Another chapter says money isn't everything, but good people are. The conventional wisdom is that we work for money, period. And you get good people by paying more than the other guy. To keep them, you keep paying more. I submit that there are a number of reasons why good people work where they do, and while money's on the list, it's not at the top.
Every five years, you pay your employees to take off. . . .
We have a sabbatical program for our employees after five years and again after 10 years. From my research, this is an unusual package for companies of any size, unheard of for companies our size. After five years, we give a one-month sabbatical and travel stipend. This is not to take a business development course or attack required reading. You go anywhere you want and we'll pay you. And our people come back refreshed and energized and enthusiastic. After 10 years they get six weeks, a $10,000 bonus, and a one-week, all-expenses-paid trip for two to any Ritz-Carlton in North America. In a company of 20 employees, we've had eight or nine people take a first sabbatical. Next month our third person takes the 10-year, and our company's only 15 years old.
You also advise business professionals to under-promise and over-deliver.
This originated for us in PR advice we'd give to clients when dealing with numbers, estimating crowd sizes in stadium and arena events. We saw many cases when an organizer would publicly predict, say, 40,000 people and draw 20,000. The sad thing is that 20,000 is an accomplishment, just not when you announced 40,000. Organizations shoot themselves in the foot with grand pronouncements. After a while, our advice to clients to under-promise and over-deliver became something of a mantra for our entire business. No giving rosy pictures to potential clients hoping it will win us some business. We'd rather paint a realistic, subdued picture about what we can achieve. Then if you hire us, we'll probably exceed your expectations.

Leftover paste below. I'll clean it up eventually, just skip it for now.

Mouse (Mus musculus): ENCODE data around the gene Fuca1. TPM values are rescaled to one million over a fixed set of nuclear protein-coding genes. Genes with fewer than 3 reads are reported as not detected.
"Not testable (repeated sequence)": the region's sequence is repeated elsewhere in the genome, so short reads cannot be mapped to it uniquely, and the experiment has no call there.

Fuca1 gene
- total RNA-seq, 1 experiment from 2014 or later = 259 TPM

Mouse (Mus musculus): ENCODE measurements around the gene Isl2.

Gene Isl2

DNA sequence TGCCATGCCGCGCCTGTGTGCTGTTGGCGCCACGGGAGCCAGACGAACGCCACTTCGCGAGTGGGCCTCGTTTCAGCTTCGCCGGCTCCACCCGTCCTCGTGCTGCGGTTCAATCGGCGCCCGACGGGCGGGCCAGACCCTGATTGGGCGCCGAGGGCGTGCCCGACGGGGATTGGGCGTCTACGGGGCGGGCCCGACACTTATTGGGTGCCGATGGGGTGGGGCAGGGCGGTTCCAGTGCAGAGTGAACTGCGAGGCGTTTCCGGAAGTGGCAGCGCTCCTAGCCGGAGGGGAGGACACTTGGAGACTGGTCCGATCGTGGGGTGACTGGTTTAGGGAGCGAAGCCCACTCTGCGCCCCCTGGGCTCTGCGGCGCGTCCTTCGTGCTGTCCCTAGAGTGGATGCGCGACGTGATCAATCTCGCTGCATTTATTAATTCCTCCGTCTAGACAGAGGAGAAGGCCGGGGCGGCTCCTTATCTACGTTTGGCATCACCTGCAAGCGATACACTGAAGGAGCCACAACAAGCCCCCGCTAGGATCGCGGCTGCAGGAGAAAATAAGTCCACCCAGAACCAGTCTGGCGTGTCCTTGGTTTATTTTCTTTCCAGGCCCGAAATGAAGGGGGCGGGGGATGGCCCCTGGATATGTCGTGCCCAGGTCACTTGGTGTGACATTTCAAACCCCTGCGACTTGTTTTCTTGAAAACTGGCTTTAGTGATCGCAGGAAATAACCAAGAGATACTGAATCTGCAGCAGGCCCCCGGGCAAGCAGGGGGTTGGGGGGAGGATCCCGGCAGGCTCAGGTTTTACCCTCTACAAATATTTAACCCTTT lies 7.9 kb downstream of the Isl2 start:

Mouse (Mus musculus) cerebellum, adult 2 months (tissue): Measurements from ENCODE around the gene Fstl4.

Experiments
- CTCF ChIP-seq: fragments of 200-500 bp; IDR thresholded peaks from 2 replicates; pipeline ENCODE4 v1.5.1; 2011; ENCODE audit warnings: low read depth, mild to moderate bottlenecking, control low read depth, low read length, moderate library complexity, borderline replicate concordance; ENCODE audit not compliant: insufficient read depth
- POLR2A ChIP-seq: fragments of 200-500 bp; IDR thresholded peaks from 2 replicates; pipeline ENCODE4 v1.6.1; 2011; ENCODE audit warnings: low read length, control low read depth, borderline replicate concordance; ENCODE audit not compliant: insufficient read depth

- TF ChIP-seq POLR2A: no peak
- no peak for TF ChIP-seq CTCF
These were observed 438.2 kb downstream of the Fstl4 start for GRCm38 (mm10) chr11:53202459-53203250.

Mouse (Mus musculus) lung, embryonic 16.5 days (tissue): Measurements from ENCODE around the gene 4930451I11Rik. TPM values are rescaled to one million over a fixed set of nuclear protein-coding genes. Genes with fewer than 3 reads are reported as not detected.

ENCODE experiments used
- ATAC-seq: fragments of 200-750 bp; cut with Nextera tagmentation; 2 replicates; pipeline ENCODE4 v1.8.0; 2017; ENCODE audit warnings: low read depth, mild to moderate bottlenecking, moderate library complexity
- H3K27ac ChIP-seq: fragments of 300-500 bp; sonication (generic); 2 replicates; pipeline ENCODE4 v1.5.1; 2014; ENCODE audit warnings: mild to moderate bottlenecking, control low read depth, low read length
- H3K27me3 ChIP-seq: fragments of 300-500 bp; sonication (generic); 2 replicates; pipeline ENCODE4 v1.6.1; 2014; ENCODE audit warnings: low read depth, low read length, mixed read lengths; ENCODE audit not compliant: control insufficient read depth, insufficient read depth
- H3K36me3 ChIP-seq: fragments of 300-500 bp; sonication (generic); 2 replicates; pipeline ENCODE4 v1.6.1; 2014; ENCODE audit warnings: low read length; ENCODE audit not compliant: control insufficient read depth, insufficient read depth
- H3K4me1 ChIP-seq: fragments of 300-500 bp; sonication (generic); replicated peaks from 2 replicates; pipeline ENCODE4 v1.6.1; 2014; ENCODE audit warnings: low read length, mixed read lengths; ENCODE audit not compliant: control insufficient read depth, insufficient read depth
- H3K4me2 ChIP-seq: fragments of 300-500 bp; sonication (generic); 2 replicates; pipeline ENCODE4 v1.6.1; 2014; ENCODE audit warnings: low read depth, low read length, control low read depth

Let me emphasize that I'm not talking about calculated behavior. I'm talking about integrity in communications. It's a business philosophy and one particularly counterintuitive in the PR industry, which turns on overstatement and exaggeration. I didn't want to be part of that stereotype.
Do you have an opinion about what wisdom you think is most lacking in the professional world?
I think the wisdom to balance one's life might be the most lacking among business people. By that, I mean balancing work and personal life and family life and physical health requirements. I talk about that a little in the chapter called "Anticipate Deathbed Regrets." A wise person takes deliberate steps to avoid regrets at the end of life. A wise person takes pains to avoid: "I regret that I traveled too much, didn't take care of my body, didn't exercise, eat better, take care of my family, my soul, my spirit in addition to my bank account." I might put that at the top of the list: the wisdom to appropriately balance your life.
Was there a defining moment in your life when you recognized the value of wisdom?
I couldn't point to a specific moment or incident or occasion. But I could definitely say that as a young person, probably around middle school or junior high, I became aware that my father, who died when I was 17, was a wise man. I saw it in how he lived at home. I saw people seek him out. He was in demand as an advisor and a business leader, and people came to him. They asked him to sit on their boards of directors. I saw something special about him, and it was all stuff I wanted. From him I learned the practice of reading Proverbs every day, a chapter a month.
Any comment you'd like to close with?
As a general observation, let me say that American society seems to think that wisdom is reserved for the people at the top of the heap: society's best-educated, highest paid, and most powerful. We behave as if the people who attend the finest universities and have the primo jobs and are presidents of companies and countries have a monopoly on getting it right. And that's wrong.
Wisdom doesn't favor education or sophistication. Some of the wisest people I know are uneducated, certainly not wealthy, presidents of nothing. I hope people who read this book gain hope that wisdom is open to anyone and available for the asking.